Astronomers have unveiled the discovery of the universe’s
largest “ghost galaxy,” known as Dragonfly44, an enigmatic entity that is 99.99 percent dark matter. This galaxy, labeled as the universe’s darkest, was initially spotted near Hawaii in 2014, but it’s only recently that studies have confirmed its enormity and explained its stable existence.
Intriguingly, Dragonfly44 is approximately the same size as
the Milky Way, yet it contains merely 1% of the number of stars. This anomaly led scientists to puzzle over its stability, as gravity alone would have disintegrated it. The key to this conundrum appears to be dark matter.
The ghost galaxy’s faintly lit nature explains why it
remained hidden for so long. Scientists now theorize that it’s largely made up of dark matter, accounting for its stability. Without the presence of this mysterious matter, the galaxy would have collapsed under the force of its own gravity.
Yale University astronomer Marla Geha opined, “If such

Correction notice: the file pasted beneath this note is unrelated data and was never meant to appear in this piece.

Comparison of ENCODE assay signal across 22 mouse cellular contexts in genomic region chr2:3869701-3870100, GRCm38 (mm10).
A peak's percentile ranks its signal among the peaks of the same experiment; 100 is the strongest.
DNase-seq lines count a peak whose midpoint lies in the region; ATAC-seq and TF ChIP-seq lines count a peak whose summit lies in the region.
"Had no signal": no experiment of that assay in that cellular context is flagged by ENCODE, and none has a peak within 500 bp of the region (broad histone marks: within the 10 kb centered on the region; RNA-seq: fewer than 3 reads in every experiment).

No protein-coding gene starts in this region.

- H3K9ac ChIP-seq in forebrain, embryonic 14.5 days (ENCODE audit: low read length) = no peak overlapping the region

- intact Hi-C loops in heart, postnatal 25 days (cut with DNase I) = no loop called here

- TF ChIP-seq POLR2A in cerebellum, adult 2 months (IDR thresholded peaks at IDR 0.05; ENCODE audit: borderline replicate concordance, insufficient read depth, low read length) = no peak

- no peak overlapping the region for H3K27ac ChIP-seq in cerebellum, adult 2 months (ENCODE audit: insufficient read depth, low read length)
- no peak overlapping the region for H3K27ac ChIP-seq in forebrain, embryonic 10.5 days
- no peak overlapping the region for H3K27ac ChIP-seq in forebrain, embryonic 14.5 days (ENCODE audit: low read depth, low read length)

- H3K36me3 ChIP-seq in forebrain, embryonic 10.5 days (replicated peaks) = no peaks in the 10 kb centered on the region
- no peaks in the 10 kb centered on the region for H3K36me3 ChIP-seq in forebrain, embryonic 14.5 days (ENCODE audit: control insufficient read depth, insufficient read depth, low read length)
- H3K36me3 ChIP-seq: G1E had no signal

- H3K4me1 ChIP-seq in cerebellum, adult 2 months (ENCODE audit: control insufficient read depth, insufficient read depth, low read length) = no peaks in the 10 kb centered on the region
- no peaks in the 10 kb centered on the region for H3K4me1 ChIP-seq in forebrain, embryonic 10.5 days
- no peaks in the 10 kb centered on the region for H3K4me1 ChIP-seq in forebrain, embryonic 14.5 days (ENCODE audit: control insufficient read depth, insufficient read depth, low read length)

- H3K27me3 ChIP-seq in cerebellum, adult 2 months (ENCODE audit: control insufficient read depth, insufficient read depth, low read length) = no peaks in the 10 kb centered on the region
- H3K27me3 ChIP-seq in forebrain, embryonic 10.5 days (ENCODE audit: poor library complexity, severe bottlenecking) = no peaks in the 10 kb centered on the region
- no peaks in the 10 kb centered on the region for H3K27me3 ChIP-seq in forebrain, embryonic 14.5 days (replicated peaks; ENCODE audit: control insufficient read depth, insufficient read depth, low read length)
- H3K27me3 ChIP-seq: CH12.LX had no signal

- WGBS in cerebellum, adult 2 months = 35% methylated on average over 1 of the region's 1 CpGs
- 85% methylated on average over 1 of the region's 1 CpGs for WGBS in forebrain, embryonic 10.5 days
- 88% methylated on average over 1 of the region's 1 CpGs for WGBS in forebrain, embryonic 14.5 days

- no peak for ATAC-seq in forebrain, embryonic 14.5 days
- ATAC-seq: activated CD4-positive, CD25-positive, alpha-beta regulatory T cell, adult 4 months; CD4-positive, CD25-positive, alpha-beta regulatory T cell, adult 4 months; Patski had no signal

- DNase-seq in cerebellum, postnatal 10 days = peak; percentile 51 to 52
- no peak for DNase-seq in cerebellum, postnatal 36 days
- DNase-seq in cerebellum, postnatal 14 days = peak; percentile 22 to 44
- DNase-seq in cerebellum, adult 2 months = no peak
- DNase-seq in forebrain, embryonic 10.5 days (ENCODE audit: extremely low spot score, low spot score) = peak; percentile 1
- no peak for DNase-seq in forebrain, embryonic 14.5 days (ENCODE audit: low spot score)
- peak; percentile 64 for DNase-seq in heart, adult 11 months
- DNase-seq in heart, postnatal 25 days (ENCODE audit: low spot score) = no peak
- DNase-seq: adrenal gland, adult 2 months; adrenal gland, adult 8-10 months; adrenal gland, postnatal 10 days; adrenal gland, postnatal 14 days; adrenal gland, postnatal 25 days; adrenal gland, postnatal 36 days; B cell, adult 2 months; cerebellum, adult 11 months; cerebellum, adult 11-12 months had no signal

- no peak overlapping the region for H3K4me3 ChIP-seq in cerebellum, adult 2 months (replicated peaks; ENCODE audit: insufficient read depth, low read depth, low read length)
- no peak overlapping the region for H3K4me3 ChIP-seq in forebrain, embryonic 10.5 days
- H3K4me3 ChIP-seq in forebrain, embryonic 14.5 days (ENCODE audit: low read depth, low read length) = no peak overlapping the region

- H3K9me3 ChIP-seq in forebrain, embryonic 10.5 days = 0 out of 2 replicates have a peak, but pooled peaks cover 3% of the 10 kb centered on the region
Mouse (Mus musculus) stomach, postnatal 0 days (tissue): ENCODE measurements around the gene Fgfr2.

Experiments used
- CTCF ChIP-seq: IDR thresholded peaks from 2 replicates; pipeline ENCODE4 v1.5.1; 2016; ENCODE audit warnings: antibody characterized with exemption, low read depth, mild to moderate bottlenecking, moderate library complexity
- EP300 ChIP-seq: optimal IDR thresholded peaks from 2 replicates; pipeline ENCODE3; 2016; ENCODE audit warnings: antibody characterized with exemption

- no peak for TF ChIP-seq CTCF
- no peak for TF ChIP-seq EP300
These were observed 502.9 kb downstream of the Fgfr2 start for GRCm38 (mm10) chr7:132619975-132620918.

galaxies aren’t rare or only form in specific, dense regions like galaxy clusters, our understanding of galaxy formation might need revising.”
While dark matter is estimated to compose 27% of the visible
universe by NASA, its nature and workings remain a mystery. Its existence is inferred primarily from its impact on the universe’s expansion.
Lead researcher Pieter van Dokkum posits that these galaxies
exist in a turbulent, dense region of space teeming with dark matter and galaxies. He suggests that these galaxies might be cloaked in invisible dark matter “shields,” protecting them from the galactic onslaught.
This discovery not only underscores the vast, uncharted
territories of our universe but also challenges our current understanding of galaxy formation and dark matter. It calls for an in-depth examination and possibly a revision of the theories that we’ve held so far, propelling the scientific community into a new era of space exploration and understanding.